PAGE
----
c.472 - c.391 BC
Mo-ti, or Mo-tzu, was a Chinese philosopher whose doctrine of universal love challenged Confucianism for a considerable time during China's history.
Mo-ti was first a Confucianist but became increasingly attracted for a life of simplicity. His ideas challenged the special claims of parental authority.
Mo-ti developed the idea of an utopian state, and he also introduced logical systems into Chinese philosophy.
He was a philosopher who lived in China during the Hundred Schools of Thought period (early Warring States Period). He founded the school of Mohism and argued strongly against Confucianism and Taoism.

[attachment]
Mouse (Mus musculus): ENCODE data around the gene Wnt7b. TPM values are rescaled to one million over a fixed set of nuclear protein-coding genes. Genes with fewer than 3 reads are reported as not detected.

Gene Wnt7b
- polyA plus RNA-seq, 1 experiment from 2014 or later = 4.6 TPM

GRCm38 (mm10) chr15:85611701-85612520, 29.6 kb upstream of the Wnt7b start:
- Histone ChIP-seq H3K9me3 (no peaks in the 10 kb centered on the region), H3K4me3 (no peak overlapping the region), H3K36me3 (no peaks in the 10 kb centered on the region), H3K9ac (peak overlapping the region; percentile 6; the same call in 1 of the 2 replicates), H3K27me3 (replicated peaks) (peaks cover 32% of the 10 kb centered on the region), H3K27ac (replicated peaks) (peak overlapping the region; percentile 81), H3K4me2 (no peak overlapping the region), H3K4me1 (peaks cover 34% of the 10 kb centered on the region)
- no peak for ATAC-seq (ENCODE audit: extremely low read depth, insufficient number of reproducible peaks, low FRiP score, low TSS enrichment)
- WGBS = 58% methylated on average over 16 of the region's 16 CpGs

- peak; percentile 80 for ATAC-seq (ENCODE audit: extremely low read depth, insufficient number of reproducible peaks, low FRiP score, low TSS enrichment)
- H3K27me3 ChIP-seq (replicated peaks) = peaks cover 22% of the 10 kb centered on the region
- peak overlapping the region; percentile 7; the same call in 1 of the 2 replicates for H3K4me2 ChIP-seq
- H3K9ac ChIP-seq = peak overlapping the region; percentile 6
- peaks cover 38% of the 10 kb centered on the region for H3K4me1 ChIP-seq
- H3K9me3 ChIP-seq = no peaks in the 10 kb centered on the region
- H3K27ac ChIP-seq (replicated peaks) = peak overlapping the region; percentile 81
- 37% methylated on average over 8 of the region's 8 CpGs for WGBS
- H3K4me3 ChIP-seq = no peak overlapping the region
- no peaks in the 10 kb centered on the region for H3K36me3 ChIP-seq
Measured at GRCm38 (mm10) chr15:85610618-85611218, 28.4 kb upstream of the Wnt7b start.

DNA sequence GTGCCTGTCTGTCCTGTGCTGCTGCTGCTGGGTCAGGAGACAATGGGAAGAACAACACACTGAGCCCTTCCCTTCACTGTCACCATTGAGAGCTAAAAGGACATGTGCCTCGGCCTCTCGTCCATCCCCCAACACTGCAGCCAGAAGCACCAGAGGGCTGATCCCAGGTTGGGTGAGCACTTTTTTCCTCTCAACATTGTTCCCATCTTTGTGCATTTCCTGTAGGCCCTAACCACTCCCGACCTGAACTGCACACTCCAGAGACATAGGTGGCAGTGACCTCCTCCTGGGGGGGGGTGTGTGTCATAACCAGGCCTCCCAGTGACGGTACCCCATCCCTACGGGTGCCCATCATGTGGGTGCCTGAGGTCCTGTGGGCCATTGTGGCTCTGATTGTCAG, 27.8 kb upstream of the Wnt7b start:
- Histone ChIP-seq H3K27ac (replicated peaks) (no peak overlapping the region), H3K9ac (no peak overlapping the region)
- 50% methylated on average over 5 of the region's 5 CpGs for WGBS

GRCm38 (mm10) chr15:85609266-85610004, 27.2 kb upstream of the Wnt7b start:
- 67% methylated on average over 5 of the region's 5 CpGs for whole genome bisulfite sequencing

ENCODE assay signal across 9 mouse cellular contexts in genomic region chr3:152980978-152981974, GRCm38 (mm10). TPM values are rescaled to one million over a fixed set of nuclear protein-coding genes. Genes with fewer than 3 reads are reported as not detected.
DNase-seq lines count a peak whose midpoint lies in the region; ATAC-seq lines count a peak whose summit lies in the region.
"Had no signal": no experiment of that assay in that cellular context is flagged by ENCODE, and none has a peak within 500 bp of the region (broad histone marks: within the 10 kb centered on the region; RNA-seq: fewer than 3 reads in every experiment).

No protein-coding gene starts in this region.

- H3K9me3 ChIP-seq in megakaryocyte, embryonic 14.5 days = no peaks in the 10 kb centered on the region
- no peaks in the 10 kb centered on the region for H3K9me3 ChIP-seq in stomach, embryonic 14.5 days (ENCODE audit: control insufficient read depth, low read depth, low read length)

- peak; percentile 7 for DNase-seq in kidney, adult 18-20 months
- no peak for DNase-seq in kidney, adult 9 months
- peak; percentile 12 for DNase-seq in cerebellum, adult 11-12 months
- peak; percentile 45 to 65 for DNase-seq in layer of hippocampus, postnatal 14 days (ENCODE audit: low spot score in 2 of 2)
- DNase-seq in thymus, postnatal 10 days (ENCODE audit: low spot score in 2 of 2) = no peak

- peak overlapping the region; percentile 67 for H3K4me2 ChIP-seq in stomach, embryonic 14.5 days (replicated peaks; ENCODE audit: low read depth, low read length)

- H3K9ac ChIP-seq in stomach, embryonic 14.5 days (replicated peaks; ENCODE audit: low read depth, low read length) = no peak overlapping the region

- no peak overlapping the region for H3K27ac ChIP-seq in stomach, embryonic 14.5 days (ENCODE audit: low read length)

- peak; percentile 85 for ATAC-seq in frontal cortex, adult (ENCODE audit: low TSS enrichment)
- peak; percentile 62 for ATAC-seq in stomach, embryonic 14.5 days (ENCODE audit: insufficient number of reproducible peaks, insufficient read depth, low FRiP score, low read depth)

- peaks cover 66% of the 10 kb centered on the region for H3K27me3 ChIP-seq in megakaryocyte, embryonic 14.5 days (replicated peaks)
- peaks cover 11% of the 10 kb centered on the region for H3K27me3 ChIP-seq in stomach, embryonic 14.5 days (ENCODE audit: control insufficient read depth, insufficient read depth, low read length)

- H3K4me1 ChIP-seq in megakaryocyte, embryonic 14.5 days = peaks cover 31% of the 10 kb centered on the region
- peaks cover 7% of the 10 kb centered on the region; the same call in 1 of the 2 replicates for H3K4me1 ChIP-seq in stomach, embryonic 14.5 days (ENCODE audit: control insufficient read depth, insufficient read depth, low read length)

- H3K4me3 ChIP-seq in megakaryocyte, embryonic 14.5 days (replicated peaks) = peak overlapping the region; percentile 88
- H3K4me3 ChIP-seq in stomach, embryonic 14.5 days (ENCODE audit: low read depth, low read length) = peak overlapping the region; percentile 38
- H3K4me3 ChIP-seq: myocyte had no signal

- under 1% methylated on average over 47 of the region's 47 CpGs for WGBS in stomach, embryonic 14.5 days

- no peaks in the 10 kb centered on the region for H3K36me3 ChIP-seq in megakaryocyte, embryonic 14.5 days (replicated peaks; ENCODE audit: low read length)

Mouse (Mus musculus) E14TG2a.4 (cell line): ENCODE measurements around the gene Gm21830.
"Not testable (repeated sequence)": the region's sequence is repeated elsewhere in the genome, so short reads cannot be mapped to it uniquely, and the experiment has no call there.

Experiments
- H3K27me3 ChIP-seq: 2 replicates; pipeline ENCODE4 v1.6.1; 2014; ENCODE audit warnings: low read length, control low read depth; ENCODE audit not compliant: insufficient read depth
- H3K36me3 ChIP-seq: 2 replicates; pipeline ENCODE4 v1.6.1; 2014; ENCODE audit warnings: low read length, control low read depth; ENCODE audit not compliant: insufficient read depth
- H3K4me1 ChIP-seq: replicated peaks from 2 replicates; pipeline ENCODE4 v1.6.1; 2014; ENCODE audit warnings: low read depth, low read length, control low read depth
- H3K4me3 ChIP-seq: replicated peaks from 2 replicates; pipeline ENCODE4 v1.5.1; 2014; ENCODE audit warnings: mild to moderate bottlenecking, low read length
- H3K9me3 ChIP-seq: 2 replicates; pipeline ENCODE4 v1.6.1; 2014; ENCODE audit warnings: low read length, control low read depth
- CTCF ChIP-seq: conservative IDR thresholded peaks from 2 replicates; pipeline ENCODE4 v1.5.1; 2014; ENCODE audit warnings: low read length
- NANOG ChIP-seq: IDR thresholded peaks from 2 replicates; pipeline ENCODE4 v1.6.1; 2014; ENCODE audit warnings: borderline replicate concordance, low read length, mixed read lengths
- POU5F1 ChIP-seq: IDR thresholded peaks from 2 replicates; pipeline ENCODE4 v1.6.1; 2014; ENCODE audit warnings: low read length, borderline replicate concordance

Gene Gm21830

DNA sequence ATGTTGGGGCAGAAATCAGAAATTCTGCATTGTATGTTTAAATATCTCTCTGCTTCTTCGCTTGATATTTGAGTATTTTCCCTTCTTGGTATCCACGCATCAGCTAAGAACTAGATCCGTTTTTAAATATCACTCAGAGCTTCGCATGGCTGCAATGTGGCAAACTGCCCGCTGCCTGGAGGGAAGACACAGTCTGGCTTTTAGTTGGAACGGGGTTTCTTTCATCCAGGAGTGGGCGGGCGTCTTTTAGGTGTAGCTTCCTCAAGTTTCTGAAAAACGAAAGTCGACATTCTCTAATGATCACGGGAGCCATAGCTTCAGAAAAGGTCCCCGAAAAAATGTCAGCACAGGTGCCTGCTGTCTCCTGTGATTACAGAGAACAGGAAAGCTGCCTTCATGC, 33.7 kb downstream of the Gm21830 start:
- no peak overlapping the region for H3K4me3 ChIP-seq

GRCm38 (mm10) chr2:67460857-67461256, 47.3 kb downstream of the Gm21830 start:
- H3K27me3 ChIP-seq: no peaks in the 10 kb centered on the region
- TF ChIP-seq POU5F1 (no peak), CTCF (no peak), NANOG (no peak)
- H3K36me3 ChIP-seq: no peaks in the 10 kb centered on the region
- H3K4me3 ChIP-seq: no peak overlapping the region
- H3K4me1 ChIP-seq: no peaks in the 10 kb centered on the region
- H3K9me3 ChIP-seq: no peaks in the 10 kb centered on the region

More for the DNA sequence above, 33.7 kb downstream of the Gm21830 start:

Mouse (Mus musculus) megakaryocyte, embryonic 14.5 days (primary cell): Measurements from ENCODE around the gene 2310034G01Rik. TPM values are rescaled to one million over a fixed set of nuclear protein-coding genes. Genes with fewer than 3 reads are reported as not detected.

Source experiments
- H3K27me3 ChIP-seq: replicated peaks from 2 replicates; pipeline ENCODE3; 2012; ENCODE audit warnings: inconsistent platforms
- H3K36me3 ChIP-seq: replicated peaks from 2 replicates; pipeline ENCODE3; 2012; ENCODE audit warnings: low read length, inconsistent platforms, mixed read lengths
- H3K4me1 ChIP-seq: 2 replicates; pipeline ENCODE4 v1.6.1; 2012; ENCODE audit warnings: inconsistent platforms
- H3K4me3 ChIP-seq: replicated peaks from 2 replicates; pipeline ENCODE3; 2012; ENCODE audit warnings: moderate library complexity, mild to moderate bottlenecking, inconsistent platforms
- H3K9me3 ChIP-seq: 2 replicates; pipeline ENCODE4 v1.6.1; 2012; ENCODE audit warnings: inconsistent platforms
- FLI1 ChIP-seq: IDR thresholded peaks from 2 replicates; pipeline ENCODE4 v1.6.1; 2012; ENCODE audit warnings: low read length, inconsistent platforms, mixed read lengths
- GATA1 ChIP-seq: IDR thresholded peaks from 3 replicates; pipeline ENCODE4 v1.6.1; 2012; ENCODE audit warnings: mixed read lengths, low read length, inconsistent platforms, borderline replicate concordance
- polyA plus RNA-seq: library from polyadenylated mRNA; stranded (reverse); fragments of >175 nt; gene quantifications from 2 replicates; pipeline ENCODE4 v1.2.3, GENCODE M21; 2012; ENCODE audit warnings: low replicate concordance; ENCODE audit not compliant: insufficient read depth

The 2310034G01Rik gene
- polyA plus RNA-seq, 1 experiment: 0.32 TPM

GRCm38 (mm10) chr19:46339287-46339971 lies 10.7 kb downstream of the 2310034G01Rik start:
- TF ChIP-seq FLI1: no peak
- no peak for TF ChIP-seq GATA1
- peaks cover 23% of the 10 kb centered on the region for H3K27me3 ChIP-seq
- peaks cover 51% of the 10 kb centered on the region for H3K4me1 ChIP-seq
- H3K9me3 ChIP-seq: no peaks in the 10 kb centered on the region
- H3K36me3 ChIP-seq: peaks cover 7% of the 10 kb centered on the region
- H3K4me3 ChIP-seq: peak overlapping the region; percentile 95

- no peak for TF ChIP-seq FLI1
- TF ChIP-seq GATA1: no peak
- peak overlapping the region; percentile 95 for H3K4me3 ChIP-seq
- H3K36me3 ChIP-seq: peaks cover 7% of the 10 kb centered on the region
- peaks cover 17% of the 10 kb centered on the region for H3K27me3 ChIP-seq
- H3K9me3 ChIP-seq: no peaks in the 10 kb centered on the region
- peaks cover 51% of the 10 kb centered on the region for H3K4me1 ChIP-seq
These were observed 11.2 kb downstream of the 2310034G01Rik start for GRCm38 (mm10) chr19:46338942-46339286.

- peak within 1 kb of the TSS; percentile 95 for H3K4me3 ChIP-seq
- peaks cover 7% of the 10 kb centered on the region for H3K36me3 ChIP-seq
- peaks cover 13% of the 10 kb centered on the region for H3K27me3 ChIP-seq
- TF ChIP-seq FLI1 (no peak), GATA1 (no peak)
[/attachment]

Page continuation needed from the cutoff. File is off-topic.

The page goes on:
During the Warring States Period, Mohism was actively developed and practiced in many states, but fell out of favour when the legalist Ch'in Dynasty came to power. During that period many Mohist classics were ruined when Shi Huang-ti carried out the burning of books and burying of scholars.
The importance of Mohism further declined when Confucianism became the dominant school of thought during the Han Dynasty, disappearing by the middle of the Western Han Dynasty .